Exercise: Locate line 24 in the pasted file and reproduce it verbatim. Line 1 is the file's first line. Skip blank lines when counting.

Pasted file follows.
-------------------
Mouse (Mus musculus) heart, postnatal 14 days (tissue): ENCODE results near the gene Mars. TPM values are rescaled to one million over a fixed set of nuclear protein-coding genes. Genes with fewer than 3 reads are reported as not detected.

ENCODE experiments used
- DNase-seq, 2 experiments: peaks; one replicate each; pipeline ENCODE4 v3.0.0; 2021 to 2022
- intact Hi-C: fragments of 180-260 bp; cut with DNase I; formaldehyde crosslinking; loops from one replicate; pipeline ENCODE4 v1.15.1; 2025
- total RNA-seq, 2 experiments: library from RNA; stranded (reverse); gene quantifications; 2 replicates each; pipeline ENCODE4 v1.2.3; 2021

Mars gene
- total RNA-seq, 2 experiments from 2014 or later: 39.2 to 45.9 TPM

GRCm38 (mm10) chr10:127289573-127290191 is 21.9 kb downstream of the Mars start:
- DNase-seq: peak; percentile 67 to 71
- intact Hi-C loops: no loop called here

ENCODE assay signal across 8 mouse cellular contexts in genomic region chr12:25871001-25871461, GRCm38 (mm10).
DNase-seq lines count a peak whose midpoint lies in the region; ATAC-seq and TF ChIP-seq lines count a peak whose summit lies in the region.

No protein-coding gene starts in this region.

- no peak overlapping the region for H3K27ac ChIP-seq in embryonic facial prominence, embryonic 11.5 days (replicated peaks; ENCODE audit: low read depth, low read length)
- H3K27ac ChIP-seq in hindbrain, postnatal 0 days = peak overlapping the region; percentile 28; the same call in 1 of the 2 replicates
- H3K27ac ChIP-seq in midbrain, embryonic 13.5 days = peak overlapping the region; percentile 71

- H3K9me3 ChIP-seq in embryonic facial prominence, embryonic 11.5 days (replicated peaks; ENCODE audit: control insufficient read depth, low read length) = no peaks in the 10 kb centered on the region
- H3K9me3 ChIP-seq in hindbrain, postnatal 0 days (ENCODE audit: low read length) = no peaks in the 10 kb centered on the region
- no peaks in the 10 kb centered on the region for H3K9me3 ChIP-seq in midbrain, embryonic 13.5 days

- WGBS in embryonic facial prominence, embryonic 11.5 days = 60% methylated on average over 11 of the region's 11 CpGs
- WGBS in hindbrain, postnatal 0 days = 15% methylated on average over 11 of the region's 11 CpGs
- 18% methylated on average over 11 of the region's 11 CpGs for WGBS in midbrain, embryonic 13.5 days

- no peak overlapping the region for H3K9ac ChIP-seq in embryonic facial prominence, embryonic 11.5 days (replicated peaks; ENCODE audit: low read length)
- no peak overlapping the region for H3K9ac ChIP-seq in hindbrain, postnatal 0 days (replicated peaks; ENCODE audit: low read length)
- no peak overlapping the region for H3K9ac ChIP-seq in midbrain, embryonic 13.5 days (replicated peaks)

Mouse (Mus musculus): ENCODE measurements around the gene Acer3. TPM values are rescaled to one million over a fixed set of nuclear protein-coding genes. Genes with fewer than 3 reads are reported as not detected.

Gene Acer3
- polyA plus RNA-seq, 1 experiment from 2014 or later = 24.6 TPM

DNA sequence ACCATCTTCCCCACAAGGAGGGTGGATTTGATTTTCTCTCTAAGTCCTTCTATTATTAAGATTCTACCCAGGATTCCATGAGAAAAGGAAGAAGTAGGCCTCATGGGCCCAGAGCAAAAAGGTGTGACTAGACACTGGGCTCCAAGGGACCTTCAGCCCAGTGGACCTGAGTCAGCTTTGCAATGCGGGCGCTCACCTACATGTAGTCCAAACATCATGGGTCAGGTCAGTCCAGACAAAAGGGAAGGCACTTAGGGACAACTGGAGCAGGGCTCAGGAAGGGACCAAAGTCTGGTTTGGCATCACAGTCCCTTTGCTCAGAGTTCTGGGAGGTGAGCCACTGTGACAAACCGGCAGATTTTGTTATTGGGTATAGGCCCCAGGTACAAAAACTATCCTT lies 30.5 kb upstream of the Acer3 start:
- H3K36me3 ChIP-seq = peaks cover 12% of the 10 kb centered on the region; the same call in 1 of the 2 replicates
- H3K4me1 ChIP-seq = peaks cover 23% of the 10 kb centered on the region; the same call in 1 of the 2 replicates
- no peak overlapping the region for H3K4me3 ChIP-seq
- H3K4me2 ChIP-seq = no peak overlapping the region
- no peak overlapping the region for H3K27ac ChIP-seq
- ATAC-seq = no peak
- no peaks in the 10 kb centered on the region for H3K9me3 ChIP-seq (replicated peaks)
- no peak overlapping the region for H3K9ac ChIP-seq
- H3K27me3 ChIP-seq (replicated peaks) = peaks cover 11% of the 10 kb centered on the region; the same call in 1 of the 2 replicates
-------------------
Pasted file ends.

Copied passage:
- no peak overlapping the region for H3K9ac ChIP-seq in hindbrain, postnatal 0 days (replicated peaks; ENCODE audit: low read length)